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2 vital issues you have to do to guard your small business

September
25, 2020

5 min read

The opinions expressed by the entrepreneur's contributors are their own.

When the Covid-19 bans went into effect, I immediately received calls, text messages, and emails from customers, friends, and family around the world.

The lyrics contained questions, fears, and a consistent theme of not knowing how their business would survive the lockdown. They were stuck trying to figure out how they would pay their team, suppliers, and rent with the business closed.

Many small businesses in the US have already closed permanently. An estimated 55% of businesses that have closed since March are not expected to reopen.

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I sat down with my team and spent a few days working out some measures business owners could take to enable them, firstly, to survive the lockdown and, secondly, to rebuild a more substantial business than they did before the Had done chaos.

1. Protect your operating money

To make this easy to understand and understand, let's look at how people deal with a lack of resources. Humans can survive for 30 days without food, 3-4 days without water, but only 3-5 minutes without oxygen.

Running cash is oxygen in your business. If you run out of operating money, your company will suffocate very quickly. If you want to keep your business healthy and alive, you need to make sure that you are protecting your operating money.

We use a very easy to understand exercise that will allow you to make significant savings in just a few hours. Since the global lockdown began, we've taught business owners worldwide and we've been able to help:

A Texas gym owner saves $ 5,400 a month on income statements (approximately $ 60,000 annually). A Toronto business consultant saves $ 3,000 a month on business expenses (approximately $ 36,000 annually). A medium-sized company in Amsterdam was able to save 300,000 euros on their expenses

Our team called it the traffic light exercise. Imagine a traffic light in the United States. It consists of red, yellow and green colors. Red means stop; Yellow means slow or careful. Green means to go.

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Part 1 is to print out your detailed income statement or credit card receipts for your business.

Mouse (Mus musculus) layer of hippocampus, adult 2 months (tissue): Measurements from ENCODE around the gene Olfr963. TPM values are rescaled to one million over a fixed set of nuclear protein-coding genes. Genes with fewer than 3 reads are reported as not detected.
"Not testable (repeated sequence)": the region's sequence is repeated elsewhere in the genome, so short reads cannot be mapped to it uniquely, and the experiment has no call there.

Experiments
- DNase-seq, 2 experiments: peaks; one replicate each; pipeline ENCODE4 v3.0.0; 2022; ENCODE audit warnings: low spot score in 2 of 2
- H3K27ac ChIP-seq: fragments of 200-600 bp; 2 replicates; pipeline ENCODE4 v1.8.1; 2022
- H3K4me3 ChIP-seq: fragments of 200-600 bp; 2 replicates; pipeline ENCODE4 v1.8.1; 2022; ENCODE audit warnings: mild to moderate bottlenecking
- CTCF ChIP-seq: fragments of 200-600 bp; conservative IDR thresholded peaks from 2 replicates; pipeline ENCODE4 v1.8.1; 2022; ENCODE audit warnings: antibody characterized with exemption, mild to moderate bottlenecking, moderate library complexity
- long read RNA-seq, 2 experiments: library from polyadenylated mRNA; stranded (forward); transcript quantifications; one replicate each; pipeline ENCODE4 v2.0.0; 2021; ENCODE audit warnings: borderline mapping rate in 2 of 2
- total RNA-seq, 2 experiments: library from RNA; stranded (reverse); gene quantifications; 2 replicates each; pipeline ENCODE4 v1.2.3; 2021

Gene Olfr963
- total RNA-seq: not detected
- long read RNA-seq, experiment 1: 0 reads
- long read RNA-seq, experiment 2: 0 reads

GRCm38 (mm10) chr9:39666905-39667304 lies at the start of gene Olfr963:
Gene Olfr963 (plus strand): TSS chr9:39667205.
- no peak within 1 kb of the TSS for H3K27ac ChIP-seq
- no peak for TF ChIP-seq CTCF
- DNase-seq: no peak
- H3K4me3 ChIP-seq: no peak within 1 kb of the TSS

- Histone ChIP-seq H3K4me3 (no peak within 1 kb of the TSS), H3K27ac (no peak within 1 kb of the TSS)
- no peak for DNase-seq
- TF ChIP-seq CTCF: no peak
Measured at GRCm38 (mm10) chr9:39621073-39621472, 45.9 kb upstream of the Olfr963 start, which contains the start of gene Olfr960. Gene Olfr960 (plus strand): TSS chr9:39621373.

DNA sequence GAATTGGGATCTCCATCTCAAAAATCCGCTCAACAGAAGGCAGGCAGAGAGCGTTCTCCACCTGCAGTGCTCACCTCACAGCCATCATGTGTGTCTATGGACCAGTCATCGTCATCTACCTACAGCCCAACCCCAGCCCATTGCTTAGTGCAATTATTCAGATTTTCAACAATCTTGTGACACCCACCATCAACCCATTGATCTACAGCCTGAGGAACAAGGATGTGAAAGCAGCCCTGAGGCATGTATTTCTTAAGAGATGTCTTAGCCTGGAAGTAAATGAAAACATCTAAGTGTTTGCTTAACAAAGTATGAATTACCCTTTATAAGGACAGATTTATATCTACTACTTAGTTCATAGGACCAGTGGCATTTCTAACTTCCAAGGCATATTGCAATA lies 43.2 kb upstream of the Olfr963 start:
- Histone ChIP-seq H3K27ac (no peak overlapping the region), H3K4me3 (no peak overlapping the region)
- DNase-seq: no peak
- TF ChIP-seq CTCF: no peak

Part 2 is to comb all the editions and colors, each with red, yellow or green. Red represents any expenses you need to get rid of right away, yellow stands for expenses you may need to keep or which you may need to cut out if your business slows down. Green is the output you need to keep your business going to keep your business going.

Part 3 is to get rid of the cost in red right away. Put together a plan for the spending in yellow (the following question may help) and you'll keep the spending in green as it is necessary to keep your business alive.

Question: What specific results do we need to maintain or achieve in order to maintain the yellow issues? If we fall below these results, we must eliminate these costs immediately.

2. Protect your core customers

A core customer is a customer with whom you do business on a regular and consistent basis. They depend on your product or service to meet their own needs and your business depends on their business to keep the door open.

According to Harvard Business Review, acquiring a new customer costs 5 to 25 times more customer loyalty. The annual Salesforce Sales Status Report shows that 79% of business customers agree that it is easier than ever to move my business to another location.

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A few years ago I worked closely with one of my favorite business mentors, Keith Cunningham. He suggested a question that changed the way I work with my core customers.

He asked, "What would you have to offer your core customers to be insane for them to ever consider going anywhere for that type of product or service?"

To find out, we need to take the time to get to know the needs, wants, and desires of our core customers.

A need is something we cannot live without. If this need were not met, the business relationship would end immediately.

A need is something we can certainly live without, but we may not want it. An example of this would be the fact that we need a safe place to live, but most of us want a ______ (lake house, chic home, one with a great view, etc.) place to live.

A wish, these are the things that call us when we drive through town or leaf through a magazine, but we could never justify investing the capital in maintaining it.

Take the time to sit down with your core customers and get to know their needs, wishes and wishes. When you've finished your research, answer these two questions:

What would you have to offer your customers that would drive them insane to ever think about going anywhere? What would you have to offer your customers to make them go insane to ever think about not working with you anymore?

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